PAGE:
Large earthquakes not only move the ground, but also adjust the speed of light to Earth’s gravitational field.Now, researchers have Train a computer to recognize these tiny gravitational signalswhich demonstrates how signals can be used to mark the location and magnitude of strong earthquakes almost instantaneously.
Scientists on May 11 nature.
Such a system could help solve a thorny problem in seismology: how to determine the true magnitude of a major earthquake immediately after it hits, says Andrea Licciardi, a geophysicist at the University of the Côte d’Azur in Nice, France. Without this ability, it is difficult to warn of life-saving dangers quickly and effectively.
As a large earthquake breaks, the tremors and tremors send seismic waves through the ground, which appear as large wobbles on seismographs. But current detection methods based on seismic waves are notoriously difficult to distinguish between a magnitude 7.5 and a magnitude 9 earthquake within seconds of such an event.
That’s because the initial magnitude estimate was based on the height of seismic waves called P waves, the first seismic waves to reach a monitoring station. However, for the strongest earthquakes, those initial P-wave amplitudes are the largest, making it difficult to distinguish earthquakes of different sizes.
But seismic waves aren’t the earliest signs of an earthquake. All of this mass that moves in a big earthquake also changes the density of the rock in different locations. These density changes translate into tiny changes in Earth’s gravitational field, producing “elastic gravitational” waves that travel through the ground at the speed of light—even faster than seismic waves.
Those signals were once thought to be too small to be detected, said Martin Vallée, a seismologist at the Paris Institute of Geophysics who was not involved in the new study.Then in 2017, Vallée and his colleagues First person to report seeing these elastic gravity signals in seismic station data. These findings prove, “There’s a window between when an earthquake starts and when you receive it. [seismic] waves,” said Vallée.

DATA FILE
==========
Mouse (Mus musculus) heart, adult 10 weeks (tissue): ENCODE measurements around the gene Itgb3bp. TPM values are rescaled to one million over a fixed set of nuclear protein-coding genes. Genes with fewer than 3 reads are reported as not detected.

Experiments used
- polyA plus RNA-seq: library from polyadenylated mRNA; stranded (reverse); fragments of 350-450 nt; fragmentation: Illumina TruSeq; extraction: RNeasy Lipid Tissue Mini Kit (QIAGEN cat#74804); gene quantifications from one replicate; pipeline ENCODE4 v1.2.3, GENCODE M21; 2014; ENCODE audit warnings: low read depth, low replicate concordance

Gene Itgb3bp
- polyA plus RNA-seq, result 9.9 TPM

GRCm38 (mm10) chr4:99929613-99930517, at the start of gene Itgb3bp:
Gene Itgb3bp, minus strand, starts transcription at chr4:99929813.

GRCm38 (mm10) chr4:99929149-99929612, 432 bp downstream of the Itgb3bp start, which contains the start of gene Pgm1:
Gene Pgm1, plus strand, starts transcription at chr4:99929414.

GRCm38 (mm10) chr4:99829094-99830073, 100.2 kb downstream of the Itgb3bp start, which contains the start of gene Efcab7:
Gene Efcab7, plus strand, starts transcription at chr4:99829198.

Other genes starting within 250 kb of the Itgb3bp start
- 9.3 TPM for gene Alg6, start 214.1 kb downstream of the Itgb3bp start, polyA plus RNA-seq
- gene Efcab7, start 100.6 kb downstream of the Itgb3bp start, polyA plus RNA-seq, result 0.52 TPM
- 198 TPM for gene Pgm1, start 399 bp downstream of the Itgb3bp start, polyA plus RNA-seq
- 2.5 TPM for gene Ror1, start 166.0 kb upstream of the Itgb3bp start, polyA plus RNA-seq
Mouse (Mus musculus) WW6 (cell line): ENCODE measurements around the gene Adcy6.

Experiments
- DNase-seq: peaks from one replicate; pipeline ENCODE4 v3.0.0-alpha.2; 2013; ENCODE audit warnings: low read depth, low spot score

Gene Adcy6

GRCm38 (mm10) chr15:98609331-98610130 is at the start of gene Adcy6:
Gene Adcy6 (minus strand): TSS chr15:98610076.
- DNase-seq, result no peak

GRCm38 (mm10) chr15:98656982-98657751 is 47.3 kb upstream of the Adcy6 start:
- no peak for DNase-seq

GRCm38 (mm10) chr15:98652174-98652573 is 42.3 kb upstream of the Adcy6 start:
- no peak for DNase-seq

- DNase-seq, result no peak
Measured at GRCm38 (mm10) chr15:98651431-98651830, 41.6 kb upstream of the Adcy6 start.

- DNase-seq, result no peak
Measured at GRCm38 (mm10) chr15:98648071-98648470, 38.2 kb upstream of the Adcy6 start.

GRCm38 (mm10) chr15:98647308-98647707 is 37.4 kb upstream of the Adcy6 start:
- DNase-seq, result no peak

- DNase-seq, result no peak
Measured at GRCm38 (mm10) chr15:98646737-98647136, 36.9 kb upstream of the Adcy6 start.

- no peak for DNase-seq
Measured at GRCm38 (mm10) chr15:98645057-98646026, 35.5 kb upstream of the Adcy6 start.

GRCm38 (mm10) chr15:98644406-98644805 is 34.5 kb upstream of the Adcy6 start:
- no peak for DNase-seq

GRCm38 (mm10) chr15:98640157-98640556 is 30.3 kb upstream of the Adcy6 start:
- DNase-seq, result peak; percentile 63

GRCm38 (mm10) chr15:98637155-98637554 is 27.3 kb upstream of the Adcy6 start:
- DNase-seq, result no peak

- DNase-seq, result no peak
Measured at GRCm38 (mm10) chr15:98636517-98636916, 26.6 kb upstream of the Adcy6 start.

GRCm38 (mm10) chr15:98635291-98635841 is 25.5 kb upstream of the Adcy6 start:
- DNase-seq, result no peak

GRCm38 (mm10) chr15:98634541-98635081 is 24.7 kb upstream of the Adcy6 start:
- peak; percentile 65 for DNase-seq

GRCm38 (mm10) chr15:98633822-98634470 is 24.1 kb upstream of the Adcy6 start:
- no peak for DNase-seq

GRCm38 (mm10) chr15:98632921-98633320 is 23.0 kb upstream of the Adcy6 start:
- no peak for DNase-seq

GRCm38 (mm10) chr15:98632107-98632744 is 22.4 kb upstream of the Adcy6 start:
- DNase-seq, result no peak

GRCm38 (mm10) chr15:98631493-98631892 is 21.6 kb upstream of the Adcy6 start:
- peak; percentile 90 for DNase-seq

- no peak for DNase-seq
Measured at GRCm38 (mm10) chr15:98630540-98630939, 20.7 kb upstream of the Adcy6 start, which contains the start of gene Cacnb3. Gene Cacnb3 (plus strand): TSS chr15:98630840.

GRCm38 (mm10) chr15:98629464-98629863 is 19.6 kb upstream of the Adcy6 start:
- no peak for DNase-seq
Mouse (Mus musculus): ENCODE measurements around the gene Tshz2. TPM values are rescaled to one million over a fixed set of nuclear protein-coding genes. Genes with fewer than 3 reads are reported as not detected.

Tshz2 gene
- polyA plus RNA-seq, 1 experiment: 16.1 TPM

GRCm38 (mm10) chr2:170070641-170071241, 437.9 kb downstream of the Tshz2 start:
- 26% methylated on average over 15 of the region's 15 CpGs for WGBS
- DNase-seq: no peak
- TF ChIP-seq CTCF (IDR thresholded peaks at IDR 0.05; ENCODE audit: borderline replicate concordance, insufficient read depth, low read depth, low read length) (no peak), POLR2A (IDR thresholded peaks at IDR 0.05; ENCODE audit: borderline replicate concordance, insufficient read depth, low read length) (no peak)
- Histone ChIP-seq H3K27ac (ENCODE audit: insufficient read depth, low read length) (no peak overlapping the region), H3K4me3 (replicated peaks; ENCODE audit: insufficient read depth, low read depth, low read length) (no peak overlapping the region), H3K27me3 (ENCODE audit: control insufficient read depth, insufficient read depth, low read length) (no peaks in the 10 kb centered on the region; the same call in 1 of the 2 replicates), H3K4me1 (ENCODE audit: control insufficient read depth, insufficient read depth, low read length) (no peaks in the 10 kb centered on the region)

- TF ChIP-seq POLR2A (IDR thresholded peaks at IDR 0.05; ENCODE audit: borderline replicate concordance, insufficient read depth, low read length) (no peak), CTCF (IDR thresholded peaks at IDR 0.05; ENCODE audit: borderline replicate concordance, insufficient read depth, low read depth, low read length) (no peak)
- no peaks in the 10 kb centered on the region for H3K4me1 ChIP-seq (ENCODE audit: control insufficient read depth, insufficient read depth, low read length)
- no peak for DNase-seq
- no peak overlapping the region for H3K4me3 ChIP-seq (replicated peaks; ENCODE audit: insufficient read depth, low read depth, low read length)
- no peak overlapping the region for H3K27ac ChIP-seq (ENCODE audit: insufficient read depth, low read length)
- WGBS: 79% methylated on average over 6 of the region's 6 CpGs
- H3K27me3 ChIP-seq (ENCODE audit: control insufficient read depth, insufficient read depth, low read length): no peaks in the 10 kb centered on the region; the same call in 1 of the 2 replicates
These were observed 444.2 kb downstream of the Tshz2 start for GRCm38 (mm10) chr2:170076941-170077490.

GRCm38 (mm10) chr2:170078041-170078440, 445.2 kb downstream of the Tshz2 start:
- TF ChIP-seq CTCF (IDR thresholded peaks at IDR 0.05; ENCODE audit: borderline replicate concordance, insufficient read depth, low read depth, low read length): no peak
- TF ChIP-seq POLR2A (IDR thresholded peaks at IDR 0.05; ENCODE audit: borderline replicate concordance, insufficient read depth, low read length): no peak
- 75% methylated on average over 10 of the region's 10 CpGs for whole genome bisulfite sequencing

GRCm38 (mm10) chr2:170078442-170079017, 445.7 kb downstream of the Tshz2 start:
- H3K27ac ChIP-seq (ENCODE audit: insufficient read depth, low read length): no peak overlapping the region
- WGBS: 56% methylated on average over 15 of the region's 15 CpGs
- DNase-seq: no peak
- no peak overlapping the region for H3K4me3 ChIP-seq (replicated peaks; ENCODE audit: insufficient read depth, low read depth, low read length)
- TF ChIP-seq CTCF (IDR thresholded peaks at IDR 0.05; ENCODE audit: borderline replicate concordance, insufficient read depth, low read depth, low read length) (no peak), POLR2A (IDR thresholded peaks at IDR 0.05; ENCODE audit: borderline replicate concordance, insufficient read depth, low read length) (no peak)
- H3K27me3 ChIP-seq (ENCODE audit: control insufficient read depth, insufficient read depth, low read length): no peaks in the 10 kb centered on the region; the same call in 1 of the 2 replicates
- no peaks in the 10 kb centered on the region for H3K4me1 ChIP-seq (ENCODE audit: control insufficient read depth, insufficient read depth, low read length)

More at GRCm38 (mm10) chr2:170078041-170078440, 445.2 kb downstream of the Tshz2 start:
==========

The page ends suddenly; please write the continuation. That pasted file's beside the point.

But researchers are still thinking about how to translate these elastic gravity signals into an effective early warning system. Because the gravity wobble is so small, it can be difficult to distinguish them from the background noise in the seismic data.When the scientists went back, they found that only six mega-quakes in the past 30 years have produced identifiable elastic gravity signals, including a magnitude 9 Tohokuchong Earthquake In 2011, a devastating tsunami inundated two nuclear power plants in Fukushima, Japan (SN: March 16, 2011). (An initial estimate of the earthquake magnitude based on AP waves is 7.9.)
That’s where computers can come into play, Licciardi said. He and his colleagues created PEGSNet, a machine learning network designed to identify “instant elastic gravitational signals.” The researchers trained the machine using a combination of real earthquake data collected in Japan and 500,000 simulated gravity signals from earthquakes in the same region. Synthetic gravity data is critical for training, Licciardi said, because real data is scarce, and machine learning models need enough input to find patterns in the data.
After the training is complete, the computer will perform a test: tracking the origin and evolution of the 2011 Tohoku earthquake as if it were happening in real time. The results are promising, Licciardi said. The algorithm was able to accurately identify the magnitude and location of an earthquake 5 to 10 seconds earlier than other methods.
Licciardi said the research is proof-of-concept and could potentially serve as the basis for a prototype early warning system. “Right now, it’s tailored to… work in Japan. We want to build something that can work in other regions that are known for strong earthquakes, including Chile and Alaska. Ultimately, the hope is to build something that can work on a global scale. system that works within.
The results suggest that PEGSNet has the potential to be a powerful tool for early earthquake warning, especially when used in conjunction with other earthquake detection tools, Vallée said.
Still, more work needs to be done. On the one hand, the algorithm is trained to find a single point where the earthquake originated, which is a reasonable approximation if you are far away. But up close, the origin of the earthquake is no longer a single point, it’s actually a larger area that has ruptured. Vallée added that if scientists want to accurately estimate where future ruptures will occur, machines need to look for areas, not points.
Further progress is likely to be made in the future as researchers develop more sensitive instruments that can detect disturbances in Earth’s gravitational field caused by smaller earthquakes, while filtering out other sources of background noise that could obscure the signal. Earth is a very noisy environment, from the oceans to the atmosphere, Valle said.
“It’s a bit of the same challenge physicists face when trying to observe gravitational waves,” Vallée said.These Ripples in spacetime, triggered by giant cosmic collisionis a very different type of gravitationally driven wave (SN: 2/11/16). But the gravitational wave signal is also dwarfed by Earth’s noise — in this case, micro-quakes on the ground.